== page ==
23. Apparatus in according with claim 20
coextensive resonators positioned approximately
wherein said resonator elements are substantially
midway between the ends of said ?laments.
17. An oscillation generation circuit comprising 25 an odd number of quarter wavelengths long with
a triode tube having an anode shielded from a
said electron emitting section axially straddling
cathode by a single grid except for intermediate
grid openings in the same grid, a resonant circuit
quarter wavelength axial extent.
a voltage loop position and of less than one
24. Apparatus in accordance with claim 20
having one end connected to said cathode, a reso
nant circuit connected at one end to said anode, 30 wherein said ?eld modifying elements are con
?ned to the immediate neighborhood of said elec
the other ends of said circuit being connected to
tron emitting part of said cathode resonator ele
gether, a substantially reactance-free connection
ment and have capacity dividing portions ex
from said grid to said connected ends, means for
tending toward said anode only.
impressing a direct current potential between said
25. Apparatus in accordance with claim 20
cathode and anode with said anode grounded, said 35
wherein said resonator elements are substantially
potential being such as to provide a half-cycle
an odd number of quarter wavelengths long with
electron work period, the openings in said grid
said electron emitting section axially straddling
being proportioned to provide an inductive re
a voltage loop position one-half wavelength from
actance in the cathode circuit smal1 in relation to
the capacitative reactance between anode and 40 one radio-frequency end of said resonator ele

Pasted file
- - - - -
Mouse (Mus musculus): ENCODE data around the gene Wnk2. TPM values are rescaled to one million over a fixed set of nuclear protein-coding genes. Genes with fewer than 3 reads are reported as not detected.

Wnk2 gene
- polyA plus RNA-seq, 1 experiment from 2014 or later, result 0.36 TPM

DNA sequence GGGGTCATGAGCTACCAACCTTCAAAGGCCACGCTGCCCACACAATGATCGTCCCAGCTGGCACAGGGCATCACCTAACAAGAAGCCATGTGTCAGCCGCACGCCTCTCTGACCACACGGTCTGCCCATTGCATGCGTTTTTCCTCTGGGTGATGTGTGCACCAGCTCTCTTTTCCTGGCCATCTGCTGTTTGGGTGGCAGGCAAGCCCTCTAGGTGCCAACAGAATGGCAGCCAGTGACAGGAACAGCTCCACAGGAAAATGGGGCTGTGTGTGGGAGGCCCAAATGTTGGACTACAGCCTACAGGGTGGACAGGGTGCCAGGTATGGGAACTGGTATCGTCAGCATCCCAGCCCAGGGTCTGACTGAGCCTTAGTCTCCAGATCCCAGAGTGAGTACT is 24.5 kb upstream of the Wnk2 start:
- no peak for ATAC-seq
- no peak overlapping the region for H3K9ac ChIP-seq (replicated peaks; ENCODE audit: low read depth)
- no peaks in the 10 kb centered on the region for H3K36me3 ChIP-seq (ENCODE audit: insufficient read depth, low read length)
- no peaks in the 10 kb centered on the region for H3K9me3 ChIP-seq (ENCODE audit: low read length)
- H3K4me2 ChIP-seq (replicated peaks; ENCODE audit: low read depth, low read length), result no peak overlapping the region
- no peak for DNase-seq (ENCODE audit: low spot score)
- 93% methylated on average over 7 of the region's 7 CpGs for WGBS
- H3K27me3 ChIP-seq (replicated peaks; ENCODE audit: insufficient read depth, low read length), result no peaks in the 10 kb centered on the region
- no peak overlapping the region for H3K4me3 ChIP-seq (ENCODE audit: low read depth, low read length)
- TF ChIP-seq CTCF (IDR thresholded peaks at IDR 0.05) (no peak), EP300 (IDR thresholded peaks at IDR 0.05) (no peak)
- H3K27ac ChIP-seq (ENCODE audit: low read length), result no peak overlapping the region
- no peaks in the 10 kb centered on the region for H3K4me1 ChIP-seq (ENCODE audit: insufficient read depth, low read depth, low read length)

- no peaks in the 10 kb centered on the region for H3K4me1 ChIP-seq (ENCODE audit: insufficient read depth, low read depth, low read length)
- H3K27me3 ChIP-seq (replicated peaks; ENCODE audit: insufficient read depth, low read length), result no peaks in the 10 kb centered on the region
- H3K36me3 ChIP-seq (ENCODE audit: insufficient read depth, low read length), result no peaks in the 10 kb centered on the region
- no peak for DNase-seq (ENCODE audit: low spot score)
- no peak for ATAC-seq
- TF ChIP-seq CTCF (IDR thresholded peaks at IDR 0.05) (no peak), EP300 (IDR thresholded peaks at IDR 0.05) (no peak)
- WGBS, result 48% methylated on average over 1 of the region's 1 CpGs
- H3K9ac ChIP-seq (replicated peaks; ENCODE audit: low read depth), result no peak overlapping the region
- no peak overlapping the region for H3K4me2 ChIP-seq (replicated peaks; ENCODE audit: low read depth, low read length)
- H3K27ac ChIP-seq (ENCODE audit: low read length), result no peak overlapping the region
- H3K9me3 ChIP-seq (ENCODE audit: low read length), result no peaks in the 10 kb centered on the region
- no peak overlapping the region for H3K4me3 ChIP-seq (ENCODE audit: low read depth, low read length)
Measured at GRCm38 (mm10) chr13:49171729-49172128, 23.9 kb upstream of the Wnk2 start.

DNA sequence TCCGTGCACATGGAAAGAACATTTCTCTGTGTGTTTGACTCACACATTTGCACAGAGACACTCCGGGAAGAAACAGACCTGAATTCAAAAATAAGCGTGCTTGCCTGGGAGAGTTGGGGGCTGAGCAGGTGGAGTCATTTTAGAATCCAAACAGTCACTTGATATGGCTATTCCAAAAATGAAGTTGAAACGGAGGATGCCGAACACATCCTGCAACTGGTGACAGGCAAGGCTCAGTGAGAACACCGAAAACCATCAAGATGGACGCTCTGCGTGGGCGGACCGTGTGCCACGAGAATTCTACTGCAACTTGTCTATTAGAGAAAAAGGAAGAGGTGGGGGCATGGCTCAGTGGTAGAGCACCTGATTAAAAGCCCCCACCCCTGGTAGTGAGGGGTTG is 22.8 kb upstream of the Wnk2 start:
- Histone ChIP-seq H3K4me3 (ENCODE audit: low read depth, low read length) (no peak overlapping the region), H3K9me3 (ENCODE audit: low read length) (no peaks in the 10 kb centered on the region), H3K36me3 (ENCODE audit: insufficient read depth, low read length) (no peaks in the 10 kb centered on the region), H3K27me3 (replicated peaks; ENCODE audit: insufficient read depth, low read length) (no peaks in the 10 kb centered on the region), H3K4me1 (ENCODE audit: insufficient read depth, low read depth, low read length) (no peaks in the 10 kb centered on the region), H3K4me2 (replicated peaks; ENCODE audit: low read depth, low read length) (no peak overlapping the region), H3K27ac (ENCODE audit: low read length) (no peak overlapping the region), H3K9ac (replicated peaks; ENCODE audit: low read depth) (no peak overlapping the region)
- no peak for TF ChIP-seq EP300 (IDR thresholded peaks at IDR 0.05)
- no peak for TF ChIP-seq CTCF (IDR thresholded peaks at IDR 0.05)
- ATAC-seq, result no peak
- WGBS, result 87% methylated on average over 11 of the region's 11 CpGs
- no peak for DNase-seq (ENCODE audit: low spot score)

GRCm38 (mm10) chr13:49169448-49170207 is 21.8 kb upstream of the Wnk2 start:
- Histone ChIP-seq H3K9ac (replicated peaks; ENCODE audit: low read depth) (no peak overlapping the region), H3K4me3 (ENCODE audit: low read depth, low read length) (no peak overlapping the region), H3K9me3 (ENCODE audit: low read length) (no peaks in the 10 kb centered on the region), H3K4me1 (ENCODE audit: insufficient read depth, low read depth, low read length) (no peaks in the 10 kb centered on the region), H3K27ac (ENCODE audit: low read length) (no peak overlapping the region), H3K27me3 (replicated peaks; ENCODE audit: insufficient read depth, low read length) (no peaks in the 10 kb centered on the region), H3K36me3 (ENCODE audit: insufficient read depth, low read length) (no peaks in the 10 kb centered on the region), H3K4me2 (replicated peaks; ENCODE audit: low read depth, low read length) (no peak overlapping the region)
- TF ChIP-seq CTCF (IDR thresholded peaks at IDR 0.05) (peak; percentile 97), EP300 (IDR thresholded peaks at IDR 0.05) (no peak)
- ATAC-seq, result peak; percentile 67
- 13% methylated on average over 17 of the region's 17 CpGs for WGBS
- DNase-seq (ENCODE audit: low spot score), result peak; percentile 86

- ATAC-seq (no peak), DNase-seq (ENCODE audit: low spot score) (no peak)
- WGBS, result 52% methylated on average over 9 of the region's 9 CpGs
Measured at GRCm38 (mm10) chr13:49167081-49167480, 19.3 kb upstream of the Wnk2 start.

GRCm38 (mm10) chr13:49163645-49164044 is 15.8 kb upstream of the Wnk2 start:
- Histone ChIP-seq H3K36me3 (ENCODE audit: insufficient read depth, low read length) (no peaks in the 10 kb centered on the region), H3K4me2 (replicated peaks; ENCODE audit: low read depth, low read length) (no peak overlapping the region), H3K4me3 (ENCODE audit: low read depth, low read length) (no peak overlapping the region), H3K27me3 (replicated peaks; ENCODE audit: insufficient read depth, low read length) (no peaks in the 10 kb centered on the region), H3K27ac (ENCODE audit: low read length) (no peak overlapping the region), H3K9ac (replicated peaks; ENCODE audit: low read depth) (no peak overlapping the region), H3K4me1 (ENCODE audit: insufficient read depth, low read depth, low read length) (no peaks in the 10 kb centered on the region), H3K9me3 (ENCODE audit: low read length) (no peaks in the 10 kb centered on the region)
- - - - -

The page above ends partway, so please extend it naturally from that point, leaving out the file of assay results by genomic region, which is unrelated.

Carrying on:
ments.
cathode thereby causing said tube to oscillate by
26. In a self-resonating oscillator tube having
the feedback due to anode-cathode capacity only.
inner, outer and intermediate space insulated
18‘. .An oscillation generation circuit comprising
a triode tube having an anode shielded from a
conductors having adjacent physically closed
cathode by a single grid except for intermediate
grid openings in the same grid, a resonant cir
cuit having one end connected to said cathode, a
ends and opposite physically open ends and means
for passing electrons from said inner to said outer
conductors, means for closing said physically open
ends comprising a quarter wave hollow resonator
section mounted on each of two of said conduc
resonant circuit connected at one end to said an
ode, the other ends of said circuit being connected
together, a substantially reactance-free connec
tors and extending toward the facing conductors,
tion from said grid to said connected ends, means
for impressing a direct-current potential between
said cathode and anode with said anode grounded,
said potential being such as to provide a half
said resonator section extending between a volt
age loop and a current node during operation of
said tube.
cycle electron work period, the openings in said -
transmission line having inner and outer con
ductors spaced by direct current insulation, com
grid being proportioned to provide an inductive
reactance in the circuit cathode small in relation
to the capacitative reactance between anode and
cathode thereby causing said tube to oscillate by
the feedback due to anode-cathode capacity only
with a half-cycle electron work period.
19. An oscillation generation circuit comprising
a triode tube having an anode shielded from a
cathode by a single grid except for intermediate
grid openings in the same grid, a resonant circuit
having one end connected to said cathode, a reso
nant circuit connected at one end to said anode,
the other ends of said circuit being connected to
gether, a substantially reactance-free connection